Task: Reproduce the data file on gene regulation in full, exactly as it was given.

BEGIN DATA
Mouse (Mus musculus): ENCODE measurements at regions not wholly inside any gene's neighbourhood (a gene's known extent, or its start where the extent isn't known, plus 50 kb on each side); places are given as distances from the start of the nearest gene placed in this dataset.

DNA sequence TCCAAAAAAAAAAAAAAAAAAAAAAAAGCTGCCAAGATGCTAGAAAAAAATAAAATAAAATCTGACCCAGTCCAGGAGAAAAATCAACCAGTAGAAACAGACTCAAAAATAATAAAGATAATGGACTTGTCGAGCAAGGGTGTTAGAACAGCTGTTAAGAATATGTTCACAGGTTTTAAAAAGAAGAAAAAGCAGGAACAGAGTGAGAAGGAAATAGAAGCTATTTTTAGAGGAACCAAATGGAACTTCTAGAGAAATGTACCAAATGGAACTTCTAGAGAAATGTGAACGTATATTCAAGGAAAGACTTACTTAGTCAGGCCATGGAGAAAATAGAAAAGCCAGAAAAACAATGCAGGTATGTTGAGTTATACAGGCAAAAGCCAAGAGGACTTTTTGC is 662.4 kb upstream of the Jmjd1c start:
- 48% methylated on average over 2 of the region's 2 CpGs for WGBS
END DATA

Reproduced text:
Mouse (Mus musculus): ENCODE measurements at regions not wholly inside any gene's neighbourhood (a gene's known extent, or its start where the extent isn't known, plus 50 kb on each side); places are given as distances from the start of the nearest gene placed in this dataset.

DNA sequence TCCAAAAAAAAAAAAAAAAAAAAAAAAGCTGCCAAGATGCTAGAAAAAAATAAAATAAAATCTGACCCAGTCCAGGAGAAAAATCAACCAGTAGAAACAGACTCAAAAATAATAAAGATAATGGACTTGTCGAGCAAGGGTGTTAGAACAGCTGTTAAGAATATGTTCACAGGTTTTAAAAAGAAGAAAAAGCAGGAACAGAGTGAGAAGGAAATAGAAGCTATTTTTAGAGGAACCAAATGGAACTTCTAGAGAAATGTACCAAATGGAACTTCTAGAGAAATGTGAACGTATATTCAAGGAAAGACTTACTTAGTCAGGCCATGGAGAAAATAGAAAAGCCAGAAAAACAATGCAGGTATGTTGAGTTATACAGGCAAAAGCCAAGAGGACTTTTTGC is 662.4 kb upstream of the Jmjd1c start:
- 48% methylated on average over 2 of the region's 2 CpGs for WGBS